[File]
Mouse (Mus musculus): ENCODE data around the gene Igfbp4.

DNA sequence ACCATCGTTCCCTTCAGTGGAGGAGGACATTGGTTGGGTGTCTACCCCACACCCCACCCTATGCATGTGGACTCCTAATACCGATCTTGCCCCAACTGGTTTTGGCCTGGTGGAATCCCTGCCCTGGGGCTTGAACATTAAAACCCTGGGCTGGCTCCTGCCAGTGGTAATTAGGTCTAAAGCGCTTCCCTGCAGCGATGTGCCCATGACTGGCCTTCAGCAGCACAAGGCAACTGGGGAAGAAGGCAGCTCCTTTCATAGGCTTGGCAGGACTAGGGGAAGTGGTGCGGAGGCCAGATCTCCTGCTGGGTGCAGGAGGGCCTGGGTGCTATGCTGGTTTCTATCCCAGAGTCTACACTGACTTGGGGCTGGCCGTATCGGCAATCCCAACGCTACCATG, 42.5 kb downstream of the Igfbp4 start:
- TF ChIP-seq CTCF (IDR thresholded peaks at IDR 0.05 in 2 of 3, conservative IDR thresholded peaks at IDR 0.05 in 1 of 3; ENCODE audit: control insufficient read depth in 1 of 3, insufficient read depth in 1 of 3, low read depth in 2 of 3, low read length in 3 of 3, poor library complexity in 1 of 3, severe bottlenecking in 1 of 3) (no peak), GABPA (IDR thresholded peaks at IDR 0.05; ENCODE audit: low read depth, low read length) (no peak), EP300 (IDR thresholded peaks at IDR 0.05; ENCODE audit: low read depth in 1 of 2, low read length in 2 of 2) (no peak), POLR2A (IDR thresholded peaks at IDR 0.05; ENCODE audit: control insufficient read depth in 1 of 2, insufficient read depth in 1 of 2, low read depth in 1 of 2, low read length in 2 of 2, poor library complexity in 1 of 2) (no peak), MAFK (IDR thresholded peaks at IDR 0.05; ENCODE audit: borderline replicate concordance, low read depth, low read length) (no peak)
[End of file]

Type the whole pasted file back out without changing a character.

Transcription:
Mouse (Mus musculus): ENCODE data around the gene Igfbp4.

DNA sequence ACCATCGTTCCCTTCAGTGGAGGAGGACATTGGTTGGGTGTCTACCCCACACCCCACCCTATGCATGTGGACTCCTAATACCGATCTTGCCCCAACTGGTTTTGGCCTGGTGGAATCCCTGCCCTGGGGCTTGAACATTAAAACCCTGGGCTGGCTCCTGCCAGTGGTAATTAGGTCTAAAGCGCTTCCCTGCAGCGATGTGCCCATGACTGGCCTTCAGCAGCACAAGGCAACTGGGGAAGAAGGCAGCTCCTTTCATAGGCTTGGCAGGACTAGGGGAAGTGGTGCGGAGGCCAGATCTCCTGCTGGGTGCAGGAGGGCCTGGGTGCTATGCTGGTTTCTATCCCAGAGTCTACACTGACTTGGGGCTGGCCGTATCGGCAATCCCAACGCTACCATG, 42.5 kb downstream of the Igfbp4 start:
- TF ChIP-seq CTCF (IDR thresholded peaks at IDR 0.05 in 2 of 3, conservative IDR thresholded peaks at IDR 0.05 in 1 of 3; ENCODE audit: control insufficient read depth in 1 of 3, insufficient read depth in 1 of 3, low read depth in 2 of 3, low read length in 3 of 3, poor library complexity in 1 of 3, severe bottlenecking in 1 of 3) (no peak), GABPA (IDR thresholded peaks at IDR 0.05; ENCODE audit: low read depth, low read length) (no peak), EP300 (IDR thresholded peaks at IDR 0.05; ENCODE audit: low read depth in 1 of 2, low read length in 2 of 2) (no peak), POLR2A (IDR thresholded peaks at IDR 0.05; ENCODE audit: control insufficient read depth in 1 of 2, insufficient read depth in 1 of 2, low read depth in 1 of 2, low read length in 2 of 2, poor library complexity in 1 of 2) (no peak), MAFK (IDR thresholded peaks at IDR 0.05; ENCODE audit: borderline replicate concordance, low read depth, low read length) (no peak)